The purpose of a probationary period is for the company to ensure they haven't made a bad choice, before it becomes difficult to remove you. This is particularly common in the UK at medium-large businesses, for permanent contracts.
After a probation period, most companies policy involves multiple stages of goal-settings and performance plans; rather than trying to fire you on the spot (this is in part due to UK law on labor rights).
As such, if they realize a problem early - it is in their interest to end the employment instantly, rather than go through a prolonged (potentially longer than a year) process of writing you up, tracking your failings and firing you - all while being careful not to accused of wrongful termination.
For an internship, and also for many fixed-term contracts (especially if under 1 year length), as there is no risk of the business being stuck with you long-term - it's rare that they include probation periods.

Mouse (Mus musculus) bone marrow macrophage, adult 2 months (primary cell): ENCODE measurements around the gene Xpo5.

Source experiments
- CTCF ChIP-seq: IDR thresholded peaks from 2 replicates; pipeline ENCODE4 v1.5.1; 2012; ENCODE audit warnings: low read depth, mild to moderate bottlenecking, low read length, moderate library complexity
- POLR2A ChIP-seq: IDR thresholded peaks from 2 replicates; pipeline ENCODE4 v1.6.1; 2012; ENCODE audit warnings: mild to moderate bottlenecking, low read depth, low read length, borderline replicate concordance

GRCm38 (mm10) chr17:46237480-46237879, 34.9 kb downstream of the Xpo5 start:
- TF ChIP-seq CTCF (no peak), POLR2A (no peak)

Often the termination clauses in these contracts, is similar to probation in the first place, but even when it isn't - the worst case for the business is they simply pay you till the end of your contract. There's simply not the same risk of getting stuck in a quagmire of HR policy and legal obligation, as for a permanent role.
So to answer directly;
For an internship, this is expected. Just accept the contract if you're happy with it. If they wanted a probation period - they should have written one into the contract.